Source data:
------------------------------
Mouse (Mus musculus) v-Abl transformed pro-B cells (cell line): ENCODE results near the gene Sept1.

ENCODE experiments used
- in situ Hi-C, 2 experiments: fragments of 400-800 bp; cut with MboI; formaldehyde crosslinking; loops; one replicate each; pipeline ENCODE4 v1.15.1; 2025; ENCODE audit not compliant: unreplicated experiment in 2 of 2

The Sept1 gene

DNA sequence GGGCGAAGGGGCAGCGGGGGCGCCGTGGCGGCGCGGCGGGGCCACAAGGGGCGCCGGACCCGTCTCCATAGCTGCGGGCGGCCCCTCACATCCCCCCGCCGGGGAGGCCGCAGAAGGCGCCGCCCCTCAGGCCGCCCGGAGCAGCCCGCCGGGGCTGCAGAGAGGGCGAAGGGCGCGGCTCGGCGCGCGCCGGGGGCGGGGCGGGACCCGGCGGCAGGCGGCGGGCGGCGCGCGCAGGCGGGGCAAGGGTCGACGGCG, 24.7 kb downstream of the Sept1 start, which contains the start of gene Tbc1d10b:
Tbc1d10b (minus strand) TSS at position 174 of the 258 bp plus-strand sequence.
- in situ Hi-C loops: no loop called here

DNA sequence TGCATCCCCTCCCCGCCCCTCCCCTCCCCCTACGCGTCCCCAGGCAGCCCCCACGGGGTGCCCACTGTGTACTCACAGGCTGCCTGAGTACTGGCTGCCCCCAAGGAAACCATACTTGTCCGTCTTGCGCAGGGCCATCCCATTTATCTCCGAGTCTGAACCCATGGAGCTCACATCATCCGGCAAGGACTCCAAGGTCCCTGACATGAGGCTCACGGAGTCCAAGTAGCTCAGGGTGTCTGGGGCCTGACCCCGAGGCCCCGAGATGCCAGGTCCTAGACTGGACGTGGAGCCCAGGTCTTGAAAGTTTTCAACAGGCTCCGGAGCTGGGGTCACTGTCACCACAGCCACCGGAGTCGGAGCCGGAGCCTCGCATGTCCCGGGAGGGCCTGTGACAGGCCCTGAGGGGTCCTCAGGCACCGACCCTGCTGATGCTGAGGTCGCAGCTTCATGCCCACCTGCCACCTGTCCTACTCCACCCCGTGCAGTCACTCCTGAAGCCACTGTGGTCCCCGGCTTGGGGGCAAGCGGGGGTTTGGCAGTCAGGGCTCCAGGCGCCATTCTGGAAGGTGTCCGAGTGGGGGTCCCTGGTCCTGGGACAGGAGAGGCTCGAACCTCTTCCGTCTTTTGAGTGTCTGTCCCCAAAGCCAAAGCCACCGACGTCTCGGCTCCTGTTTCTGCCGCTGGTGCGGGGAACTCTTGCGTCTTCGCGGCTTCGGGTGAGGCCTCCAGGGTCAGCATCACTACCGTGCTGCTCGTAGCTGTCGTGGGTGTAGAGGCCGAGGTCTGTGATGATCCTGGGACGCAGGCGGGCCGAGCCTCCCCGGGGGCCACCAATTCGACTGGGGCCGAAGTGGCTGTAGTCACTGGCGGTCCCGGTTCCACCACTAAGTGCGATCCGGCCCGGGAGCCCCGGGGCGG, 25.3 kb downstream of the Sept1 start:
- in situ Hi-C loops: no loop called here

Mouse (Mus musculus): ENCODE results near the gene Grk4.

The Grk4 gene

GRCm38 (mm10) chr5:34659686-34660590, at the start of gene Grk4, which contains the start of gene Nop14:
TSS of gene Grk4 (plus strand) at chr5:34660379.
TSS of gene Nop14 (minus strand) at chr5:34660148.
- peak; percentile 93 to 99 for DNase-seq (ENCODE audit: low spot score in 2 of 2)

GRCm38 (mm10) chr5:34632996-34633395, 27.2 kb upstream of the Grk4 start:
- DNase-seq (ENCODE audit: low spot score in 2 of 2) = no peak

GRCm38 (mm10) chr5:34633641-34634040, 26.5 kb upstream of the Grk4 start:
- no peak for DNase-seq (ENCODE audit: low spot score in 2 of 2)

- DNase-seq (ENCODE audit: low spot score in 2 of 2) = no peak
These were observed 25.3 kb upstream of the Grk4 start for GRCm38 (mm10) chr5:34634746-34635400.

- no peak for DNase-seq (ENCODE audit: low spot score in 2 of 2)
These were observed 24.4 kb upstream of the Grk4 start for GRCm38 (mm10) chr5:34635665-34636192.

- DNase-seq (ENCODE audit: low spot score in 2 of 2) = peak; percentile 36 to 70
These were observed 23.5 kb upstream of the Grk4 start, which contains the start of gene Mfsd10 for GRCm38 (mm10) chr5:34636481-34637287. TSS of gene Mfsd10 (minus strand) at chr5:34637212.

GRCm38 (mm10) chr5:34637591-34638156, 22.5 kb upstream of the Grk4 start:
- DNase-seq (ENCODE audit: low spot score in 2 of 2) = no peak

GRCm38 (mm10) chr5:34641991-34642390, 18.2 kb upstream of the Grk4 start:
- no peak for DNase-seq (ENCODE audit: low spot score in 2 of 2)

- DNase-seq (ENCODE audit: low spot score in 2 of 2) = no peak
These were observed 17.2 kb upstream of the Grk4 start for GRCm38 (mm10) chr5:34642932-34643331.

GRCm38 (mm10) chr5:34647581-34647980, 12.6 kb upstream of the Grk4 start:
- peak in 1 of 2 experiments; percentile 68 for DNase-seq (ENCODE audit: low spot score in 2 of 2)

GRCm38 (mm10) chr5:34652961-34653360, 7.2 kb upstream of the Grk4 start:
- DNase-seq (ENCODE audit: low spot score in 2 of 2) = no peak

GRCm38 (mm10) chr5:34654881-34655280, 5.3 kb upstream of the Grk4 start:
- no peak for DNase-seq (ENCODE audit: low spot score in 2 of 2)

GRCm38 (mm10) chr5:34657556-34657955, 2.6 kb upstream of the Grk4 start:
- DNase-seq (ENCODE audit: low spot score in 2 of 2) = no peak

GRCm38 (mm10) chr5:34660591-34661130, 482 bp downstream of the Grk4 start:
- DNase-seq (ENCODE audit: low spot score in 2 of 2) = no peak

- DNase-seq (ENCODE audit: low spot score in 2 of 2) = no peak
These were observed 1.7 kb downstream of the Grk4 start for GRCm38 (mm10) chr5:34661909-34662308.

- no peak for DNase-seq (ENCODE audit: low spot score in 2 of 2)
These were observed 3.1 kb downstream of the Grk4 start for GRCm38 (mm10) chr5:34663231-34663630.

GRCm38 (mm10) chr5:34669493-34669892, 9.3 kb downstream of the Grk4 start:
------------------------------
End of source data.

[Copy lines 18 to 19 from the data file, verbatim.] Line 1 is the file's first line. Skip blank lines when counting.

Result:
GRCm38 (mm10) chr5:34633641-34634040, 26.5 kb upstream of the Grk4 start:
- no peak for DNase-seq (ENCODE audit: low spot score in 2 of 2)